U.S. Department of Education Blog | Ed.gov
By: Chief Operating Officer Mark Brown, Federal Student Aid Hi. I’m Mark Brown, the chief operating officer at Federal Student Aid (FSA). Today marks my first post on the Homeroom blog, and do I have exciting news for you! StudentAid.gov—your trusted source to learn about, apply for, and manage your federal student aid—is all new and
The post Keeping the Promise: Announcing a New StudentAid.gov appeared first on ED.gov Blog.
The first thing people say when they find out where I work: “Can you delete my student loans for me?” If only I had that power. Just like many of you, I am a student loan borrower. Each month, my federal student loan servicer, withdraws my $381.35 student loan payment from my bank account and I
We’re excited to announce the inaugural competition of the Recognizing Inspirational School Employees (RISE) Award to spotlight classified school employee’s outstanding contributions to quality education in the United States. Classified school employees include paraprofessionals, clerical and administrative services, transportation services, food and nutrition services, custodial and maintenance services, security services, health and student services, technical
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By: Bailey Payne The state of Washington is known as a leader when it comes to sustainability. The Oct. 28-30 Green Strides Tour that I attended highlighted the many different approaches districts have taken in schools located in rural settings, small towns, and even the heart of urban Seattle. Our three-day tour began at
The post Learning About Whole Child, Whole School Sustainability on the 2019 Green Strides Tour appeared first on ED.gov Blog.
By: Julie Richardson School psychologists are trained to wear many hats such as providing direct support and interventions to students, consulting with teachers, families, and other professionals, working with administrators to improve school-wide practices and policies, and collaborating with community providers to coordinate needed services. School psychologists strive to meet each student where they are emotionally and academically,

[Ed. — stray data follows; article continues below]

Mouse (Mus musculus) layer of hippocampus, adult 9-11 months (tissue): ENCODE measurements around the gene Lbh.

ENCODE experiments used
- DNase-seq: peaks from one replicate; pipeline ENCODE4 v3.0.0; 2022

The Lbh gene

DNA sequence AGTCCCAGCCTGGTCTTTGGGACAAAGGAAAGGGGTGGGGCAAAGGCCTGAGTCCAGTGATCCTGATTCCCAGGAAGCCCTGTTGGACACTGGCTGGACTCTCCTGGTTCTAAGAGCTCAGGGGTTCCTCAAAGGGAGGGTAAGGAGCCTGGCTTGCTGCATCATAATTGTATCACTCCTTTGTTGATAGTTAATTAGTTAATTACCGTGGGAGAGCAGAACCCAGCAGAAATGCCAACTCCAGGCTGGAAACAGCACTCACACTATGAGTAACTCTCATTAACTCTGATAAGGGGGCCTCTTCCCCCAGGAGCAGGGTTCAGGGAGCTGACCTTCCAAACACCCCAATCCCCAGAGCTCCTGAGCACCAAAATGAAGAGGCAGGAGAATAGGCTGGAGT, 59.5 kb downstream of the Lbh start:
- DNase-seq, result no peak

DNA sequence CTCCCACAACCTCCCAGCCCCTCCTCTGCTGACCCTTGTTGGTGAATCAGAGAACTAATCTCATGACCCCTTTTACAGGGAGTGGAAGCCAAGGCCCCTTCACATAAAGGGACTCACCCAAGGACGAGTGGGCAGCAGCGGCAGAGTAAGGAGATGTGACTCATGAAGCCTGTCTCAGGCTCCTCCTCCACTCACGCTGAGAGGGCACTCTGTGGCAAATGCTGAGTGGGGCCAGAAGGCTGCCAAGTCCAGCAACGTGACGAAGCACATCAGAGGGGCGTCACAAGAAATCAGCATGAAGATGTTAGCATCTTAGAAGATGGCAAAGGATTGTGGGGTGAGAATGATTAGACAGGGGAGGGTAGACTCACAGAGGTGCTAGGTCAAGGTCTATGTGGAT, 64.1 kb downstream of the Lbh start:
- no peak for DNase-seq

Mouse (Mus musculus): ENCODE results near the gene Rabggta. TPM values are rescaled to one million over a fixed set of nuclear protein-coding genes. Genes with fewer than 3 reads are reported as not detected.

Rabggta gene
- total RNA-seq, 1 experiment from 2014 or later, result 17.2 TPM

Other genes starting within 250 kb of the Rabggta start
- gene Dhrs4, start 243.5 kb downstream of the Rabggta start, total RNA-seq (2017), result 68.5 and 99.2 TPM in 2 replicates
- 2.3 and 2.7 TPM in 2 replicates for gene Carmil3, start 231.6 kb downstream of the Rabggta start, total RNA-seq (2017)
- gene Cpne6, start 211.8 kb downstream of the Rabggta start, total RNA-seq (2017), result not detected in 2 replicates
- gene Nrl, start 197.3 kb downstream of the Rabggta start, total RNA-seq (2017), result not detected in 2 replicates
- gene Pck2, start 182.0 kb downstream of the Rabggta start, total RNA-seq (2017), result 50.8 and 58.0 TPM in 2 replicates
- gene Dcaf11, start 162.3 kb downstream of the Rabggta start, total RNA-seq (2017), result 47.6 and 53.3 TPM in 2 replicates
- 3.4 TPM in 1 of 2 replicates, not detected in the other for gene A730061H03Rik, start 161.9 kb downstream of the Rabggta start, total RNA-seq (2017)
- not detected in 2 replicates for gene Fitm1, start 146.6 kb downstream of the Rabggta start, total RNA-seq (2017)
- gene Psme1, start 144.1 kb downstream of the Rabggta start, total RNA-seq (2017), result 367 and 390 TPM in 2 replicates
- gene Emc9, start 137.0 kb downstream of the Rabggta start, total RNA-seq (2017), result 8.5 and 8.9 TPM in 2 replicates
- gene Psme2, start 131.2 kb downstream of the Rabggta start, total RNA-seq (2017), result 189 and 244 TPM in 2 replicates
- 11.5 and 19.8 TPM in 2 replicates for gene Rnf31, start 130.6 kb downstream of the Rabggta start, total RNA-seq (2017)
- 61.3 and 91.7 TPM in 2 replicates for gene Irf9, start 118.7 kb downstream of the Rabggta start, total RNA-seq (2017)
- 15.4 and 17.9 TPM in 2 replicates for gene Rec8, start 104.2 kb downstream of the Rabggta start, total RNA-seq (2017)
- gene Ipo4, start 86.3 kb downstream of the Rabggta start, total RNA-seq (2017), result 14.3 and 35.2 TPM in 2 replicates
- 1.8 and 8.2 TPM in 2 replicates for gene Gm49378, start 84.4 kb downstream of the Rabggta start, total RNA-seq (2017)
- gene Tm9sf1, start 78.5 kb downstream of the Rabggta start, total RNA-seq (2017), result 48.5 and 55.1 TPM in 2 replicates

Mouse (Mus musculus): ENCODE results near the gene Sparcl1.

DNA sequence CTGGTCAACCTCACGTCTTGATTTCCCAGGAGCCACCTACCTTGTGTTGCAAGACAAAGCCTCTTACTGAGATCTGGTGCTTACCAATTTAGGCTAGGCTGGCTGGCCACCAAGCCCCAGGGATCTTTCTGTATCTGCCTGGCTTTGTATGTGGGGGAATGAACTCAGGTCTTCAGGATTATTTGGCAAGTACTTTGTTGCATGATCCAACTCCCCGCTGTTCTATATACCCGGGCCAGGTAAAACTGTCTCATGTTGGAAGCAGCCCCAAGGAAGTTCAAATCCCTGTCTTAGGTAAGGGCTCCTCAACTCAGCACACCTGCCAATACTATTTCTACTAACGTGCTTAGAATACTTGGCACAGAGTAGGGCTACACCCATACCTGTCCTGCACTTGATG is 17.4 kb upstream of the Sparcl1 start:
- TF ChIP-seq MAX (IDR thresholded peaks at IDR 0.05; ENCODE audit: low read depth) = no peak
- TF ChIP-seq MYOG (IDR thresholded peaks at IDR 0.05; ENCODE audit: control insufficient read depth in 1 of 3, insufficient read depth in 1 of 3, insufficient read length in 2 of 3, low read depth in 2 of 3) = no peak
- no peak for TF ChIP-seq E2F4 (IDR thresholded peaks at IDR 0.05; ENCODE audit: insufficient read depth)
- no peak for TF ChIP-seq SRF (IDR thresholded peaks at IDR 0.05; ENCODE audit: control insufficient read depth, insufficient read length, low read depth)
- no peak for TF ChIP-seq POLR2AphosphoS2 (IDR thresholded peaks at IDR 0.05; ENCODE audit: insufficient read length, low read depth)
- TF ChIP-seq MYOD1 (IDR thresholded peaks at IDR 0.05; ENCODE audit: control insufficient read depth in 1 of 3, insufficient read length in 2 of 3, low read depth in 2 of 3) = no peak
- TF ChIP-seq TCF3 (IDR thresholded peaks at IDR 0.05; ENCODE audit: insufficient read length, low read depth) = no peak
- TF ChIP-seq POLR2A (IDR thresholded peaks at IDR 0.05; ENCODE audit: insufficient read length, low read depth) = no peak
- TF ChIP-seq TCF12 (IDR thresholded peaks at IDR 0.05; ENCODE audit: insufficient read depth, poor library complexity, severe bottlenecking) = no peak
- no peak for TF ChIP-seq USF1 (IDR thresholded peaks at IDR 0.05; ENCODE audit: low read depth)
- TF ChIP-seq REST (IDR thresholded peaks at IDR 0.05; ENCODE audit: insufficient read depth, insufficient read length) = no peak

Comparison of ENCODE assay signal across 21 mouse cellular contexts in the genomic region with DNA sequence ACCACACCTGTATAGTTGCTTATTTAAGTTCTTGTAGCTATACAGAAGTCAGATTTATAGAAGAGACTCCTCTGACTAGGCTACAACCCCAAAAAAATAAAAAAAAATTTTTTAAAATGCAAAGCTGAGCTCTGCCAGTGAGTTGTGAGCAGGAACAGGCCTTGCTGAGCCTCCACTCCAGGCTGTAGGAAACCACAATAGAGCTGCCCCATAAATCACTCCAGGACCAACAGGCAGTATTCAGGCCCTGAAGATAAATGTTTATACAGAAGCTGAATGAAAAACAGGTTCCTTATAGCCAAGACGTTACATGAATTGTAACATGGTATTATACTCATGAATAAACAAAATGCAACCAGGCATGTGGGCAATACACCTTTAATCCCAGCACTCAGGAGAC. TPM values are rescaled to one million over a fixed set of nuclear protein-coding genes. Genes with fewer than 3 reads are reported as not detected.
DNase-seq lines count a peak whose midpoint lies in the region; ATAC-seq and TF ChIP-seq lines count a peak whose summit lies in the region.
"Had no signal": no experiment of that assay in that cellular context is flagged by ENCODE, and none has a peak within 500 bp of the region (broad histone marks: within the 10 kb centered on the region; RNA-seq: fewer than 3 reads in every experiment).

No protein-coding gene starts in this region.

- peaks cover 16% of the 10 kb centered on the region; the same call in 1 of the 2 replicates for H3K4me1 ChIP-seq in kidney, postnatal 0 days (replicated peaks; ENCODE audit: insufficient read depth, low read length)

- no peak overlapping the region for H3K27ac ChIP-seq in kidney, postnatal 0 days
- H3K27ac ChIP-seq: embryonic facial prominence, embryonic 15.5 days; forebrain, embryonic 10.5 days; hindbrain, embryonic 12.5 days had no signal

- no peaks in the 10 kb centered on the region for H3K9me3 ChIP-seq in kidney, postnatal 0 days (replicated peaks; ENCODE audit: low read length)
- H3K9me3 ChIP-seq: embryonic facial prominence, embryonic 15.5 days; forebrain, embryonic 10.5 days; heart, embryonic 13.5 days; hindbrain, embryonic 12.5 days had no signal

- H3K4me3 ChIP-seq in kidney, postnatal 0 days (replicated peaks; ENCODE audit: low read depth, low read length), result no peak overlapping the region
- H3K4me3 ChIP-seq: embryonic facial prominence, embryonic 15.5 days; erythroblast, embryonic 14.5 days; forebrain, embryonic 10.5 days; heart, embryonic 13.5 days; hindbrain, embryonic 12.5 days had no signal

If you are the parent read, The Parent’s Guide to Filling Out the FAFSA Form. We also have a resource if you are a parent with more than one child going to college. Ready to fill out the FAFSA form? Make sure you avoid these 11 common FAFSA mistakes. 1. Create an account (FSA ID) Student: An FSA
Earlier this year Antoinette Love, a charter school student in New Orleans, was accepted into a record-setting 116 colleges and was offered more than $3.7 million in scholarships. As notable as her college acceptance feat is, her journey is even more remarkable. Antoinette was born to teen parents. While her mother was able to finish
Having one child who is heading to college can be stressful but having to help multiple children at the same time can feel overwhelming. Here are the answers to some frequently asked questions about filling out the FAFSA form when you have more than one child in college: How many FSA IDs will my children
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While the Free Application for Federal Student Aid (FAFSA®) form is the student’s application, we know that parents often play a large role in the process. After all, students who are considered dependent have to provide parental information on the FAFSA form anyway and must have a parent sign it. While we recommend that the student start his or
Across the nation, innovative programs are preparing students to enter the fields of science, technology, engineering and mathematics. These subjects, often called STEM, can open up new pathways to success in the 21st century workforce and also means new opportunities for students and teachers alike. Technology can play an important role in the STEM learning
Did you submit a 2020–21 Free Application for Federal Student Aid (FAFSA®) form? Wondering what happens next? Here are a few things to look out for: 1. Review Your FAFSA® Confirmation Page After you complete the FAFSA form online and select “SUBMIT,” you’ll see a confirmation page like the one below. This is not your financial aid offer. You’ll get that separately
We all know college is super expensive; not only do you have to pay tuition, but there’s also room and board (for those of you staying on campus), a meal plan (yay for cafeteria food…), and textbooks (buying hundred-dollar books for one chapter). It’s a lot. Luckily for us, there’s help: scholarships! Of course there’s
Almost time to start paying back your student loans? Contrary to popular belief, your student loan payments don’t have to stop you from living your life. You just have to weigh your options and find a strategy that works within your budget. Here are some steps to get you started. 1. Compare monthly payment amounts
The post 5 Things to Do Before Making Your First Student Loan Payment appeared first on ED.gov Blog.
Each October, we celebrate National Cybersecurity Awareness Month and highlight the importance of cybersecurity. This year, we’re celebrating in a new way with the announcement of the Presidential Cybersecurity Education Award – with nominations opening today. Beginning in the spring of 2020, the Award will be presented annually to two educators – one elementary and
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